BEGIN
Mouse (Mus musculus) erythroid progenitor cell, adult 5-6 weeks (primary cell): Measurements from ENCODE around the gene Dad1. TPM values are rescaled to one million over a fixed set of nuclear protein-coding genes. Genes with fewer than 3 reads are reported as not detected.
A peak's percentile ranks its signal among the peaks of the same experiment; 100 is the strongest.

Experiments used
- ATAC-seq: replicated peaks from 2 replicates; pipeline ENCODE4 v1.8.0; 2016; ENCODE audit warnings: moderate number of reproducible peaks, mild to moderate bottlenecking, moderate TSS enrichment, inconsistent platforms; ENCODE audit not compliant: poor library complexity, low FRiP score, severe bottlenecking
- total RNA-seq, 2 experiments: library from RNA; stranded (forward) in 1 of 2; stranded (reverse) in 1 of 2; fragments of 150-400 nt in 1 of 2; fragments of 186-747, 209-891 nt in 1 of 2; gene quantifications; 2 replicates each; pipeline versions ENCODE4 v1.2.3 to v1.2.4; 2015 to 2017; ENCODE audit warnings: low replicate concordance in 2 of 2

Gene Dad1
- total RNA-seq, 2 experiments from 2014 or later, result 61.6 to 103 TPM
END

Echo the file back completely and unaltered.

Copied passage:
Mouse (Mus musculus) erythroid progenitor cell, adult 5-6 weeks (primary cell): Measurements from ENCODE around the gene Dad1. TPM values are rescaled to one million over a fixed set of nuclear protein-coding genes. Genes with fewer than 3 reads are reported as not detected.
A peak's percentile ranks its signal among the peaks of the same experiment; 100 is the strongest.

Experiments used
- ATAC-seq: replicated peaks from 2 replicates; pipeline ENCODE4 v1.8.0; 2016; ENCODE audit warnings: moderate number of reproducible peaks, mild to moderate bottlenecking, moderate TSS enrichment, inconsistent platforms; ENCODE audit not compliant: poor library complexity, low FRiP score, severe bottlenecking
- total RNA-seq, 2 experiments: library from RNA; stranded (forward) in 1 of 2; stranded (reverse) in 1 of 2; fragments of 150-400 nt in 1 of 2; fragments of 186-747, 209-891 nt in 1 of 2; gene quantifications; 2 replicates each; pipeline versions ENCODE4 v1.2.3 to v1.2.4; 2015 to 2017; ENCODE audit warnings: low replicate concordance in 2 of 2

Gene Dad1
- total RNA-seq, 2 experiments from 2014 or later, result 61.6 to 103 TPM